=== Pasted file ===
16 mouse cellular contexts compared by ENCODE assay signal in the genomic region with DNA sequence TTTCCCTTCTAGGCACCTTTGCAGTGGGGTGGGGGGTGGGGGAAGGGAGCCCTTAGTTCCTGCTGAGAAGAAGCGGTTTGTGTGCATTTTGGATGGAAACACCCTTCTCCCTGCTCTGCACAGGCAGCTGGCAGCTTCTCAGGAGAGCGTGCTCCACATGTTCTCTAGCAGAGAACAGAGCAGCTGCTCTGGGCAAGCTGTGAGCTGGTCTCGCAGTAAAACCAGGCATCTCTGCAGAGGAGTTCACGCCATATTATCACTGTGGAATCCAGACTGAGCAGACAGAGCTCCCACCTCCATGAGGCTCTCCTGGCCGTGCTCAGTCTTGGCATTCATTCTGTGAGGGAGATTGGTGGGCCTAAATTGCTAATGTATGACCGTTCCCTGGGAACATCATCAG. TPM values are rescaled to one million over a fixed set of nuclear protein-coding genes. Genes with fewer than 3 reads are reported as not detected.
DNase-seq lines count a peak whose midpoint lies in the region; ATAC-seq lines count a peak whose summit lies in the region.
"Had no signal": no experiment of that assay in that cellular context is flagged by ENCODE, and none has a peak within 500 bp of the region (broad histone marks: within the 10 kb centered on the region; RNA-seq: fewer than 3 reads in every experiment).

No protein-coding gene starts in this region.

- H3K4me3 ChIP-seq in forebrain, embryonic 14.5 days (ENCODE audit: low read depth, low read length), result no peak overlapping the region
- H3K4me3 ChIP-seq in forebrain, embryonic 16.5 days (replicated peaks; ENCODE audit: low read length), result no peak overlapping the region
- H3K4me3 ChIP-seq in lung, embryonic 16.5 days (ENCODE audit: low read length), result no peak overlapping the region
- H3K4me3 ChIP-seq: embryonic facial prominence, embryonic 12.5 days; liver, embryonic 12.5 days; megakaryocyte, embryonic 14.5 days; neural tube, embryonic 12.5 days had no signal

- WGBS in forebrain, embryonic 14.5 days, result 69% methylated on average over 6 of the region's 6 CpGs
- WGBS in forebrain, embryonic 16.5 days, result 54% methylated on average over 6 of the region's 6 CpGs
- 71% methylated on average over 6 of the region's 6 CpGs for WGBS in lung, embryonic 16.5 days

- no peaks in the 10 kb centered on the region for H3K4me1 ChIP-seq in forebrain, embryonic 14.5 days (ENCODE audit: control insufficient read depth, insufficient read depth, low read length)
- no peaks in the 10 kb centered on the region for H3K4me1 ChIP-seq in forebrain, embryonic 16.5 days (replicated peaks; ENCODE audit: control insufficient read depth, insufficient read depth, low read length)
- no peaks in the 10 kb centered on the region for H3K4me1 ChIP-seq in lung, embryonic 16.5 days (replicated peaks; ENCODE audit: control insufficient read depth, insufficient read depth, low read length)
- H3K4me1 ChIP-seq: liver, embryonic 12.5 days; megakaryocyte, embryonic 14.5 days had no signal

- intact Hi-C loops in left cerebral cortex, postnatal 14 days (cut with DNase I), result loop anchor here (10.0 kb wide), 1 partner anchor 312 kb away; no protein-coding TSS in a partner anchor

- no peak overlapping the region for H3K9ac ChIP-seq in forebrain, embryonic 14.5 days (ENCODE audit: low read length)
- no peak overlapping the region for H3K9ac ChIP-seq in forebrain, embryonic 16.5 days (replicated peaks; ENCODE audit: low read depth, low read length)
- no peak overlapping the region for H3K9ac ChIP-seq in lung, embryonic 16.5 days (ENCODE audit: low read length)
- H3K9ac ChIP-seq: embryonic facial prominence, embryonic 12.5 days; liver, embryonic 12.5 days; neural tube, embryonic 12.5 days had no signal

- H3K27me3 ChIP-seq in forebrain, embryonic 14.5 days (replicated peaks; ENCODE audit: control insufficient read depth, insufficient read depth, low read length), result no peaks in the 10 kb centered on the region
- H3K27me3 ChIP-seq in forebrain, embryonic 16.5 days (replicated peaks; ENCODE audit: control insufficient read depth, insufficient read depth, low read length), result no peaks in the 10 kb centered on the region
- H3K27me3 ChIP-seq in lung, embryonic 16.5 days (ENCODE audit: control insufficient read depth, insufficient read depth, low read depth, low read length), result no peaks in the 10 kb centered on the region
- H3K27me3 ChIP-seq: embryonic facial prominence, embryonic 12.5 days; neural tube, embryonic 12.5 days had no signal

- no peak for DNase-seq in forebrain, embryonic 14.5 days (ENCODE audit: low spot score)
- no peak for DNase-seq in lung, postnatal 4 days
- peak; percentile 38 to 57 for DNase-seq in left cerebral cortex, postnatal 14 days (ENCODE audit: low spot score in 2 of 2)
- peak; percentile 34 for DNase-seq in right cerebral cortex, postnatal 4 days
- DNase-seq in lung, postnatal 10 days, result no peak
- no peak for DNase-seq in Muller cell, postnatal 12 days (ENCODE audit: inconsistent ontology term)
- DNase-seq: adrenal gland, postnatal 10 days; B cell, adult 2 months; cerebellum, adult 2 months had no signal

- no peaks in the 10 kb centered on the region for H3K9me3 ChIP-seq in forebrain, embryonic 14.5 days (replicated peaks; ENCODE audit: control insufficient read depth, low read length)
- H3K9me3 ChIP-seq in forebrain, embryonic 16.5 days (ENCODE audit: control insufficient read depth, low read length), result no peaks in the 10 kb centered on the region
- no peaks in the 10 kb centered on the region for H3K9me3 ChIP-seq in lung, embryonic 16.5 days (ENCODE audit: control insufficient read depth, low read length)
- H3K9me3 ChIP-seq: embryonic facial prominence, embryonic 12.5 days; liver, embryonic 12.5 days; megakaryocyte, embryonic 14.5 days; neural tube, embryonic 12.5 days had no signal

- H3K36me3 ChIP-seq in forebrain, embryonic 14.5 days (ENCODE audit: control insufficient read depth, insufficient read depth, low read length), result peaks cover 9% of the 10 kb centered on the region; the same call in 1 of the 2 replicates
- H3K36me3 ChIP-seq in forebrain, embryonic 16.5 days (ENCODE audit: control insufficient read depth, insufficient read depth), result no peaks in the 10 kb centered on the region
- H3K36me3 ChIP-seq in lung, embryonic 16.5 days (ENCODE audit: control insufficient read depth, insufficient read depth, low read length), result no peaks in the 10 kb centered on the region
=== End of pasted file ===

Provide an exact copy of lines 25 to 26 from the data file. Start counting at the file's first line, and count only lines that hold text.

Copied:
- no peak for DNase-seq in forebrain, embryonic 14.5 days (ENCODE audit: low spot score)
- no peak for DNase-seq in lung, postnatal 4 days